Young people who struggle with alcohol use disorder are the most likely to mix the two substances. Studies of undergraduate students found that rates of abusing alcohol and prescription drugs were as high as 12.1%. 5% of all drinkers report using drugs other than marijuana to enhance the effects of both substances. Studies show that the following demographics are also at high-risk of abusing prescription drugs and alcohol together:

  • People under the age of 25
  • Individuals without a high school diploma
  • People who are single
  • People with a history of binge drinking

Is mixing alcohol with Klonopin always a sign of an addiction problem?

Mixing alcohol and Klonopin is never advised by a medical professional. Combining these two substances is dangerous and puts the individual’s health at extreme risk. Anytime a person uses a prescription medication for other than its intended use is abusing it and this is a sign of a serious substance abuse disorder. Left untreated, a substance abuse problem and an alcohol abuse problem can cause severe, potentially deadly consequences for the individual. It’s crucial that people who struggle with alcohol and prescription drug abuse get help before they harm themselves.

Can rehab or detox help someone with an addiction to alcohol and prescription pills?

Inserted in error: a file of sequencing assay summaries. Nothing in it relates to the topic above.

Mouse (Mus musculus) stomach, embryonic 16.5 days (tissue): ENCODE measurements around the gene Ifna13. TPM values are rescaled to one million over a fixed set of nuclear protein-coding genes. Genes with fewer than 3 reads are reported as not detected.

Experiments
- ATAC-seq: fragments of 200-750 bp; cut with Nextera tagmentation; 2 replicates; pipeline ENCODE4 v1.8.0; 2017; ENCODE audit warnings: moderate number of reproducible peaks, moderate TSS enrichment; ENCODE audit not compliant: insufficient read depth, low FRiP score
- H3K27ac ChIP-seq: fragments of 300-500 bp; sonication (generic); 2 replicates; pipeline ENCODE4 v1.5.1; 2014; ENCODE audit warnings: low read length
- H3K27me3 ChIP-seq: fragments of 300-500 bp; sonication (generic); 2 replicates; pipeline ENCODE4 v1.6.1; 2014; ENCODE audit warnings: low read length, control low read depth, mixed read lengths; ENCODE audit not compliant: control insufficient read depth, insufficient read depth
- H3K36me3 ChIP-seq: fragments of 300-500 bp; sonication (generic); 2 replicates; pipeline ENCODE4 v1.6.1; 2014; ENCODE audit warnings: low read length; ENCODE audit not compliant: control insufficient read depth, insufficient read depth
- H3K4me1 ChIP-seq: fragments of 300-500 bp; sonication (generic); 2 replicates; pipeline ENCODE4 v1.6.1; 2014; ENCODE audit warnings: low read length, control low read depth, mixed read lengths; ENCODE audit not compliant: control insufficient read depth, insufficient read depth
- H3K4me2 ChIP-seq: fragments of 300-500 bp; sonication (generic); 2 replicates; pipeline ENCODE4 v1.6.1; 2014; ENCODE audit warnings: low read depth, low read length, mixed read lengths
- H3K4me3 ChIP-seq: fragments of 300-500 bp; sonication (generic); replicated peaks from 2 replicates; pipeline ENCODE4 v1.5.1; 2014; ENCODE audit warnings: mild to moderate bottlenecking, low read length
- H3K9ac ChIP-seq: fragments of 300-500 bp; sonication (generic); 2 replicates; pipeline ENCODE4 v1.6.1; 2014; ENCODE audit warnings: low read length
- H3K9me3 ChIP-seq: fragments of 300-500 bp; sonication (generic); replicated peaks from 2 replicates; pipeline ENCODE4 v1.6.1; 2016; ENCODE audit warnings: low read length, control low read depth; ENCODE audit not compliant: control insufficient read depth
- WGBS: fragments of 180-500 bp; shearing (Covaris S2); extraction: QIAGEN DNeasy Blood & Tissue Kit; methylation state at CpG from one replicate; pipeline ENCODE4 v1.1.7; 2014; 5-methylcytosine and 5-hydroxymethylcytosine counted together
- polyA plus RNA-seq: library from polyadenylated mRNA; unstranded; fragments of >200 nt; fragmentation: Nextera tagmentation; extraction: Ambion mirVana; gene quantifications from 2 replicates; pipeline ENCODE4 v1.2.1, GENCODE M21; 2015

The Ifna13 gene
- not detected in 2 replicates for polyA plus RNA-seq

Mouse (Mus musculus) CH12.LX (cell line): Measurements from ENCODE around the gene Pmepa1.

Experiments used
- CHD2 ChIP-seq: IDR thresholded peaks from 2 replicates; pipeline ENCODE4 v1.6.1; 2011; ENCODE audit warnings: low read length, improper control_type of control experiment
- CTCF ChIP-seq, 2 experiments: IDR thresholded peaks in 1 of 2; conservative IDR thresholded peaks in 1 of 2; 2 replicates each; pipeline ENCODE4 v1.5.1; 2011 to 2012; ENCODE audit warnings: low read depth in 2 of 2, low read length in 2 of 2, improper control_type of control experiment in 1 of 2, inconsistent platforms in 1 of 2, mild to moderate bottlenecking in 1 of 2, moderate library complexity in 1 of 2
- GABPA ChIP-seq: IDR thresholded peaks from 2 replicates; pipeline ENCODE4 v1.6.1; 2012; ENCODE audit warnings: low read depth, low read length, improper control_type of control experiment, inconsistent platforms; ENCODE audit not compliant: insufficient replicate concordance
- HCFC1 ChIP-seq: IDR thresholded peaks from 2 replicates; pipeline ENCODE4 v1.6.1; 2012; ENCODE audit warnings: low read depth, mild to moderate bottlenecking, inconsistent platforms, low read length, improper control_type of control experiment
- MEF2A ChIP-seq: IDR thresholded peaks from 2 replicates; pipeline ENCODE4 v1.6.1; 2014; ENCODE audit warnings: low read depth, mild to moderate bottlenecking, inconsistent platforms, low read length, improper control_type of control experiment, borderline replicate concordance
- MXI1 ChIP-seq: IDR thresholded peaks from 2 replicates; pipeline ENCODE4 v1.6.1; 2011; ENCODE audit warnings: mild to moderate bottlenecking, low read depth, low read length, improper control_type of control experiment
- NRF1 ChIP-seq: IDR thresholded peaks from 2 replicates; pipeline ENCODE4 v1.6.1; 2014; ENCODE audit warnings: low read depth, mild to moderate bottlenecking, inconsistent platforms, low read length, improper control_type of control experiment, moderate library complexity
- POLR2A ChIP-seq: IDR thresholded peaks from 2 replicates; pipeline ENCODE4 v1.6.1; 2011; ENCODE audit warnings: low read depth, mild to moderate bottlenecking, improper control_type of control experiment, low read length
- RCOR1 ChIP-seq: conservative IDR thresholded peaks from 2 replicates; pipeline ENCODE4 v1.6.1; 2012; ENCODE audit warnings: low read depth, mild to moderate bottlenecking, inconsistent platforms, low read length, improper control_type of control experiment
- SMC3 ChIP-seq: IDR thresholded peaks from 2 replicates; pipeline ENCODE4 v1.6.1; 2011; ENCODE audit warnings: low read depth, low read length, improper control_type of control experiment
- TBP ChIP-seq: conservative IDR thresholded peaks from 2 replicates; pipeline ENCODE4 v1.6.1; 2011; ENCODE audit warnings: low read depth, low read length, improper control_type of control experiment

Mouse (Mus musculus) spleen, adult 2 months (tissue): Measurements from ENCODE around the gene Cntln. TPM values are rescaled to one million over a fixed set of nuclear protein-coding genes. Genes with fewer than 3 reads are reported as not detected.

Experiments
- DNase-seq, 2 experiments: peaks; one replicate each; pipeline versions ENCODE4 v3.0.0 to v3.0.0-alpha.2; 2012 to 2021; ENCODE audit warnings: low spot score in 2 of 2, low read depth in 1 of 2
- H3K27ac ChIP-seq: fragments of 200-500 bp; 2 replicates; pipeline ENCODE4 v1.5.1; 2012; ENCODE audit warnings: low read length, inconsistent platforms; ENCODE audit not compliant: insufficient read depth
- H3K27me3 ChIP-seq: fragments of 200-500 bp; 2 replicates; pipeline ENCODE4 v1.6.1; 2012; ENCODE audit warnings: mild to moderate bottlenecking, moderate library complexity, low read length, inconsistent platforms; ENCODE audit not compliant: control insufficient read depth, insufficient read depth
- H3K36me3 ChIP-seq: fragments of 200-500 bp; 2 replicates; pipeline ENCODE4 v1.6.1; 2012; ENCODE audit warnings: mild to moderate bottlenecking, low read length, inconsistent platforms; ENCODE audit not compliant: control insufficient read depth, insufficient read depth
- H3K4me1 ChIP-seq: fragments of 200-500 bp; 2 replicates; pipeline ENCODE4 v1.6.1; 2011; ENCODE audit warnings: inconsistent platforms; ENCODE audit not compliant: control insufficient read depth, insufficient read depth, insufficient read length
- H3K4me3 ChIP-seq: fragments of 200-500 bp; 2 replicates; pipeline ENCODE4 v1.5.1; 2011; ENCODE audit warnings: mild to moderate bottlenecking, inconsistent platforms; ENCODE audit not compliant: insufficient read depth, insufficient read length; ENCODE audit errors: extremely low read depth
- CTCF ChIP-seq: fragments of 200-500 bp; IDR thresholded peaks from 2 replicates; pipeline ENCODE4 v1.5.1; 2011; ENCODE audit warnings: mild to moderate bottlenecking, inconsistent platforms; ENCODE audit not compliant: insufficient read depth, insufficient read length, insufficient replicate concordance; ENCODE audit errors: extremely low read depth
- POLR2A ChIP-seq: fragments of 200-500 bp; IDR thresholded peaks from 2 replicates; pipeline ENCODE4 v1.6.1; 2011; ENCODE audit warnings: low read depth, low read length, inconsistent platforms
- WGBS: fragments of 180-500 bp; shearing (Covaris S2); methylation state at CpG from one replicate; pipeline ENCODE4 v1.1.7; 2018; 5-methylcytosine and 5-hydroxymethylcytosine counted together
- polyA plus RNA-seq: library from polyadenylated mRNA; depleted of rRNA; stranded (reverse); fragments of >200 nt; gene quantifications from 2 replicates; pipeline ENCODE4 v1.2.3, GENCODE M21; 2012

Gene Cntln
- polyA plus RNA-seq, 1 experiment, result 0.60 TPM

Rehab and detox can help someone overcome an addiction to alcohol and Klonopin. Depending on the severity of the addiction, the patient may need to spend some time in a medical detox facility.

For people who abuse more than one substance at a time, detox is usually recommended. During detox, patients are monitored for withdrawal side effects. Doctors are able to taper patients off prescription drugs safely, and can also give them medications to lessen the severity of withdrawal symptoms. Once the abused substances have worked their way out of the person’s system, patients can attend either an inpatient or outpatient rehab center.

Inpatient rehab is a more intense treatment method, where patients live on site for a set period of time. It can be weeks or months depending on many different factors, such as the severity of addiction and if the person has adequate support to stay in inpatient rehab. Outpatient rehab is when patients are required to check in to the facility for treatment at certain times during the week.

It is during outpatient or inpatient rehab where patients are given access to trained therapists and counselors, support staff, social workers, and doctors. A team of medical professionals is put in place to assist the patient with all aspects of their treatment. Treatment plans are tailored to each patient. Patients may receive CBT, DBT, or a combination of group or family therapy while attending rehab.

After a person has completed either inpatient or outpatient rehab, it is critical that they continue to receive ongoing aftercare and treatment. Addiction is a lifelong illness that requires ongoing care. Although there is no cure for addiction, it can be managed successfully, and people with the illness can live healthy, sober lives. Aftercare programs can help patients avoid a relapse or receive swift attention and care if a relapse does occur.

If you or a loved one are struggling with a prescription medication and alcohol addiction problem, reach out a trained drug abuse counselor today and get the help you need.